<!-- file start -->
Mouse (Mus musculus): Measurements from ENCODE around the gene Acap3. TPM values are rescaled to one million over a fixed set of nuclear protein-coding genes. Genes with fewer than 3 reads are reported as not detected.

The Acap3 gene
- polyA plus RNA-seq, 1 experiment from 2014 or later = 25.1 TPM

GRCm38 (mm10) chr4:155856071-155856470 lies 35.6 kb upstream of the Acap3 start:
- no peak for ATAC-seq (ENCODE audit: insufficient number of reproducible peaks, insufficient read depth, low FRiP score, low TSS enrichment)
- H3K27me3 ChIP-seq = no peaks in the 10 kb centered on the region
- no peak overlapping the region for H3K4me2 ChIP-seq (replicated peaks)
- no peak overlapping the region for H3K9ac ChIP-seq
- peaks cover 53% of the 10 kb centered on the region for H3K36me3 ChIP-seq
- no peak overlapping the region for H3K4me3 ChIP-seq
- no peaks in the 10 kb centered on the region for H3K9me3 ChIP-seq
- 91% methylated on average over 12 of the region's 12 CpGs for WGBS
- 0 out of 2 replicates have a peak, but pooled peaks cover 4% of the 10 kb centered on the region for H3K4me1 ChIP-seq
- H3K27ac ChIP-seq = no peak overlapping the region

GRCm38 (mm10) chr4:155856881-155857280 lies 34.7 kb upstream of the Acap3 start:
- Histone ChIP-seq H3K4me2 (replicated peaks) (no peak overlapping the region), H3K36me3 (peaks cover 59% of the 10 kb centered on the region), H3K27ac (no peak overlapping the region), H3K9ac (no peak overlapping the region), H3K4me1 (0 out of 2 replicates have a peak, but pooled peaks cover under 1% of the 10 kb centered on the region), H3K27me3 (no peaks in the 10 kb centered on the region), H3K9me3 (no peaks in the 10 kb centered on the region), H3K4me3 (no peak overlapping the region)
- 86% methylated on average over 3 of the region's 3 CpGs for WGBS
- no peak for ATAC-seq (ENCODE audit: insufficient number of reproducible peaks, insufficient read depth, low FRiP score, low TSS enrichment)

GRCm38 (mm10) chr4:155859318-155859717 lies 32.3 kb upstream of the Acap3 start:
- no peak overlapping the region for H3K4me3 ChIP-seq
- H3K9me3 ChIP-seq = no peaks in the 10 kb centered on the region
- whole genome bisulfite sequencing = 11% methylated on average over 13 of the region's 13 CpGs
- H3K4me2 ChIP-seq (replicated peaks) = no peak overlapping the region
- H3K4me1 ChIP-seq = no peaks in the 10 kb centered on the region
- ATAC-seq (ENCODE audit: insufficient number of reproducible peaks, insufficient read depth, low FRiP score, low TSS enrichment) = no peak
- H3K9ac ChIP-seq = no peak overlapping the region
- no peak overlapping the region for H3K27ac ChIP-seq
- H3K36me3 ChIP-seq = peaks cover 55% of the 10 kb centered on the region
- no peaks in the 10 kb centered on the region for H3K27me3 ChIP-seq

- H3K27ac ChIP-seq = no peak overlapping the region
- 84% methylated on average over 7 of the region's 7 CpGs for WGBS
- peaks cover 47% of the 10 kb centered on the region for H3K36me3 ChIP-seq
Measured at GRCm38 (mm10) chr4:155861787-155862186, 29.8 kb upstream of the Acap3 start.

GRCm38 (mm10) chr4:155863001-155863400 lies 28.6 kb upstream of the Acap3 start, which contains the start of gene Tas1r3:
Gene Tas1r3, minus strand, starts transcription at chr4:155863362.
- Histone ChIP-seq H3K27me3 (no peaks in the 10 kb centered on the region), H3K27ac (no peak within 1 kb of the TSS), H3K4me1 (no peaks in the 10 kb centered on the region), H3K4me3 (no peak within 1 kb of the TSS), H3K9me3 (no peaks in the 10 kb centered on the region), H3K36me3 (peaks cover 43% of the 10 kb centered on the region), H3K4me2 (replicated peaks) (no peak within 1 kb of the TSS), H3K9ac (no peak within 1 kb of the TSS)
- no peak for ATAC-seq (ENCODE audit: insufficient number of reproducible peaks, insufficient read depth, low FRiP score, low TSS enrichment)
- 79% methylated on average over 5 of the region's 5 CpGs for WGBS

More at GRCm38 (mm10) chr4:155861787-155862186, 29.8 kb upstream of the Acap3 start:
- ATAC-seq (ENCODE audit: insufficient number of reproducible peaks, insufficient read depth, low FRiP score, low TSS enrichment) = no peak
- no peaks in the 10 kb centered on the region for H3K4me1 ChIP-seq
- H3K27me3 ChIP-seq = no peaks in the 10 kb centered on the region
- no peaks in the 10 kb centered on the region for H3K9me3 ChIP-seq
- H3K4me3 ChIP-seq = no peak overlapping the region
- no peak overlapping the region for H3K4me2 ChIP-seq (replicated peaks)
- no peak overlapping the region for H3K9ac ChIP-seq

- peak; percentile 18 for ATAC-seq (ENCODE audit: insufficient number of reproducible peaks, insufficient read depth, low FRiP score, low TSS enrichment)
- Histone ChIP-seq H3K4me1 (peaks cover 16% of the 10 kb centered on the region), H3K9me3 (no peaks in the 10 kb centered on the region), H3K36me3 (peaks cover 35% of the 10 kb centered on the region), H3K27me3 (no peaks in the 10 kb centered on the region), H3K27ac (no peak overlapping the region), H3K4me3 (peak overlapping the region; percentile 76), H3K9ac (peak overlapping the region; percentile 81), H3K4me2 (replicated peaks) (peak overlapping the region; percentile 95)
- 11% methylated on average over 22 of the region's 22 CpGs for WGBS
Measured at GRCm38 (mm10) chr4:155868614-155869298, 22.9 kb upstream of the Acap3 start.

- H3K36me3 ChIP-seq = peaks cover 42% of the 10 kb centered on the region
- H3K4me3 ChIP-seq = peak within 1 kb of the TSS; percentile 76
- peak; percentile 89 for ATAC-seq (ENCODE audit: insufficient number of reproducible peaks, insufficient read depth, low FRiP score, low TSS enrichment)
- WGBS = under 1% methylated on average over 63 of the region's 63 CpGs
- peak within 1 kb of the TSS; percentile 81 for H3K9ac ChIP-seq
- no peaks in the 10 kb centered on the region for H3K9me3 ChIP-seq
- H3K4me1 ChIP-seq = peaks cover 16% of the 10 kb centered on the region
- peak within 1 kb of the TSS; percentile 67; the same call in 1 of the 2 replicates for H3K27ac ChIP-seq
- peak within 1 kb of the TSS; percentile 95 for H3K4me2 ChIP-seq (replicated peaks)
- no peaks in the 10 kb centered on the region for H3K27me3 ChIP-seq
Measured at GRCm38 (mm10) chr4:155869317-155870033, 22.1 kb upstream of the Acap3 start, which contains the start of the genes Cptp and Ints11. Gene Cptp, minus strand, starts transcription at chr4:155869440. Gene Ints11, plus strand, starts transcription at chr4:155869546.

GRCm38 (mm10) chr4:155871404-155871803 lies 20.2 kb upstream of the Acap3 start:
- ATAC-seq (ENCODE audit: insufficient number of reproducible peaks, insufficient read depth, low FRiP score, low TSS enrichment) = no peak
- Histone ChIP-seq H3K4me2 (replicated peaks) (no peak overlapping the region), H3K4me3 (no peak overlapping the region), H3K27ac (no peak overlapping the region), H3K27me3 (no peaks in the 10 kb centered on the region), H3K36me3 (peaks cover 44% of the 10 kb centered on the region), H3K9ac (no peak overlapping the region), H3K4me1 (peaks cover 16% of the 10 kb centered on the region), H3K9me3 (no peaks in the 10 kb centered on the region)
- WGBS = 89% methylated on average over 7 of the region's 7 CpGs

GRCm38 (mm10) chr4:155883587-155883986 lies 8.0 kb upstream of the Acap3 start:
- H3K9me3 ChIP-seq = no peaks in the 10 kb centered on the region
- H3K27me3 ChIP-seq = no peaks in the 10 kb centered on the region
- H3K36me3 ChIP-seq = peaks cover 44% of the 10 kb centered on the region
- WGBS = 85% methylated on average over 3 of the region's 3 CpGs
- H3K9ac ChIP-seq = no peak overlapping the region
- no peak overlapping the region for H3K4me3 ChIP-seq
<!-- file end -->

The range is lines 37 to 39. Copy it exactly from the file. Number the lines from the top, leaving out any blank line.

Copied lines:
- no peak for ATAC-seq (ENCODE audit: insufficient number of reproducible peaks, insufficient read depth, low FRiP score, low TSS enrichment)
- 79% methylated on average over 5 of the region's 5 CpGs for WGBS

More at GRCm38 (mm10) chr4:155861787-155862186, 29.8 kb upstream of the Acap3 start: